Red Hand Day

2/11/2011 10:26:00 PM sendtheroths 0 Comments

The United Nations estimates that there are about 250,000 child soldiers in the world today. 

Child Soldier in the
Central African Republic.
Photo Credit: hdptcar of Flickr
During the month of December --while we wrapped and unwrapped our Christmas gifts-- an estimated 1,000 young men (and some women) were recruited into the various rebel militia groups in northeast Congo. Many of these soldiers are under age 18 and some as young as 8 years old.

The child soldier crisis is something so far removed from the American lifestyle that it is pushed aside by the average citizen. Perhaps people see it as 'not our problem' or 'too awful to think about' or simply something that makes Americans feel so small. A 'how could I ever do something to change that' mentality. I have good news. You can.

Red Hand Day’s symbol is a red hand which has been used all over the world by many organizations in order to say NO to child recruitment and the use of child soldiers. To protest against this plight, more than 350,000 red hand prints have been collected in over 40 countries worldwide by adults, adolescents and children.

Here's what you can do. 
Imprint your hand in red on a sheet of paper and send it to your city and state representatives. 2. Also, send a paper with the request to advocate the demands mentioned below and to be politically active.

Red Hands scattered around the UN Headquarters
in Geneva, Switzerland. 

  1. We demand “Straight 18”: Children under 18 shall not be recruited or trained by armies or any other armed group – no matter in which function (even if they are not carrying arms) or whether they join the groups “voluntarily” or are recruited by force. In addition, there should be no propaganda for recruitment directed to minors. All children below the age of 18 must be released from armies or other armed groups and supported in their reintegration in civil society.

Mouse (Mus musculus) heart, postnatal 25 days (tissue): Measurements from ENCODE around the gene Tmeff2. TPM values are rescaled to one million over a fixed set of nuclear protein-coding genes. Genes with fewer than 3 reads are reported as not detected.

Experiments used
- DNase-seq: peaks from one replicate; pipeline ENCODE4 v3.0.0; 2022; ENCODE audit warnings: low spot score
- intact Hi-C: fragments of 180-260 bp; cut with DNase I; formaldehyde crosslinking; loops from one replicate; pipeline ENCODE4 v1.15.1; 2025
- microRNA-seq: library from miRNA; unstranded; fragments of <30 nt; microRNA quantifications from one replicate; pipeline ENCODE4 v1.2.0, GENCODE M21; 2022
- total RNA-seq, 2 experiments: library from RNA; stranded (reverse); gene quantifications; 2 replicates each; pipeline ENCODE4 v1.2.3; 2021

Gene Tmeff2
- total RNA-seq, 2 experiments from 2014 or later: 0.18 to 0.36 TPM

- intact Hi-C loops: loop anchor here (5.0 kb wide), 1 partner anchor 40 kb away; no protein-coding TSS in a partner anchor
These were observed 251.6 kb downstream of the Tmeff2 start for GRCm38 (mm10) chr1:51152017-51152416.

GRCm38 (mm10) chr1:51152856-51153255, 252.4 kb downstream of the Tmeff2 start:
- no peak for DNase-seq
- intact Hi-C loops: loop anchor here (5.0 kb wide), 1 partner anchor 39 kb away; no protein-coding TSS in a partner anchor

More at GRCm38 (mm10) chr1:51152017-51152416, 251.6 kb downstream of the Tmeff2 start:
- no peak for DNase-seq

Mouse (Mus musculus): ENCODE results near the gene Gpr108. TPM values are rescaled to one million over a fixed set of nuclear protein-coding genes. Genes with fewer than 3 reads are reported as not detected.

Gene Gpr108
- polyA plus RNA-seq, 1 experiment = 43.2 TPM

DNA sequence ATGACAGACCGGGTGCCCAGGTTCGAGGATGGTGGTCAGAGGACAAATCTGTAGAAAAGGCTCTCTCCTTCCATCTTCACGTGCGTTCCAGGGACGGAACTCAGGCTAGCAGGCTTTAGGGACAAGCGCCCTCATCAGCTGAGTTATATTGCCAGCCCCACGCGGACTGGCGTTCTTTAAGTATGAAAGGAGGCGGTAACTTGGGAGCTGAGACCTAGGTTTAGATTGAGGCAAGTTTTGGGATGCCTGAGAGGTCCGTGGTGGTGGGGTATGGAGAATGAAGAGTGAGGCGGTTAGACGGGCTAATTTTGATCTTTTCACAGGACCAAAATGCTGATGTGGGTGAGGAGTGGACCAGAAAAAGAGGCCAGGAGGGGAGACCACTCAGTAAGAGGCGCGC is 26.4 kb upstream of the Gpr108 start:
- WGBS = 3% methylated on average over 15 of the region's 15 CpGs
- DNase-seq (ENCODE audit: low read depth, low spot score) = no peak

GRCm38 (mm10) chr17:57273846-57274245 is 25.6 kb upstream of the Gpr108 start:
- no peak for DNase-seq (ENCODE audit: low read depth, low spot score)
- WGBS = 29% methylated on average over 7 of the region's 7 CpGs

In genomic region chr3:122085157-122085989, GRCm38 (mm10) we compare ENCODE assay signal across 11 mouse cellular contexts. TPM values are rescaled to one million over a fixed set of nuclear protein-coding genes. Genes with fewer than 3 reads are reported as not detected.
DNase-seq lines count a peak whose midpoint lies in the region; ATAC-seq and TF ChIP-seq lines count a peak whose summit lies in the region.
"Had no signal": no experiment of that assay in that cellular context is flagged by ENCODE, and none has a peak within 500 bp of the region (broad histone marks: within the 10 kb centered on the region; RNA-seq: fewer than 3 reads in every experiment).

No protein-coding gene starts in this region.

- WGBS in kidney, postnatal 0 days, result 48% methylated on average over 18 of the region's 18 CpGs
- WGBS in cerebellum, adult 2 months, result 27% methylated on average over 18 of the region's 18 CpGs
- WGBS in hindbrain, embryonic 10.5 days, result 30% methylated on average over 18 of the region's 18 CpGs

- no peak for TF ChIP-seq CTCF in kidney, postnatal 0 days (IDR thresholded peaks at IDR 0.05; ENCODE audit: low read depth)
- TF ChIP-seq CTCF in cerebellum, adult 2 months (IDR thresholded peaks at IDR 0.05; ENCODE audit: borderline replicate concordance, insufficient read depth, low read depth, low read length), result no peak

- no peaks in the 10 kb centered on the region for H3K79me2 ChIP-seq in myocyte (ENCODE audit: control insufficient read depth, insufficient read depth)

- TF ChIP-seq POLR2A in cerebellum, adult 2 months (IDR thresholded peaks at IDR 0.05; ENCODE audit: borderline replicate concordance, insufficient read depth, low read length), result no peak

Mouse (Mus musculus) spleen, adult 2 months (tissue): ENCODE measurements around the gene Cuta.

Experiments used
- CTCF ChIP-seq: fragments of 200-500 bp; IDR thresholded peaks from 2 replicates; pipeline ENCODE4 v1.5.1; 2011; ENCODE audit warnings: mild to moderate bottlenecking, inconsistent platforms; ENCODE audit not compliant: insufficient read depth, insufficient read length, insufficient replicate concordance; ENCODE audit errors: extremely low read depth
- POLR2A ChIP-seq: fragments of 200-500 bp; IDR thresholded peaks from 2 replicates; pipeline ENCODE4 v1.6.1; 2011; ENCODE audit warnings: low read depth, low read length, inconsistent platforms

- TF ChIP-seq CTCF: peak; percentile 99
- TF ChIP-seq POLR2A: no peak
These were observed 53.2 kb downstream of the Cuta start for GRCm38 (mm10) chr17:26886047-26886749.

2.  Penalization of the perpetrators: Individuals, states and armed groups who recruit children and use them as soldiers must be denounced and punished. Individuals shall be prosecuted by the International Criminal Court or a national court. National states and armed groups must be condemned and sanctioned by the state community, for example by the UN Security Council (economic sanctions, travel bans and freezing of bank accounts). 
  3. Protection, care and support for former child soldiers: Former child soldiers need to be provided with medical and psychological care and access to scholar or professional education, especially if they flee to developed countries. 
  4. Granting political asylum: Former child soldiers need to be granted asylum and protection in the countries they fled to. 
  5. Increased financial funds for aid programs: National and international financial resources for prevention and reintegration programs for child soldiers should be increased. 
  6. Stop the export of arms: No arms, component parts or munitions shall be exported to conflict zones where child soldiers can be found. This is especially applicable to small arms and also refers to third countries that transfer weapons to conflict areas. Further, all illegal ways by which weapons reach conflict areas need to be blocked: Stop the granting of licenses for arms production to non-European countries and stop the export of weapons to third countries that transmit weapons to conflict areas.
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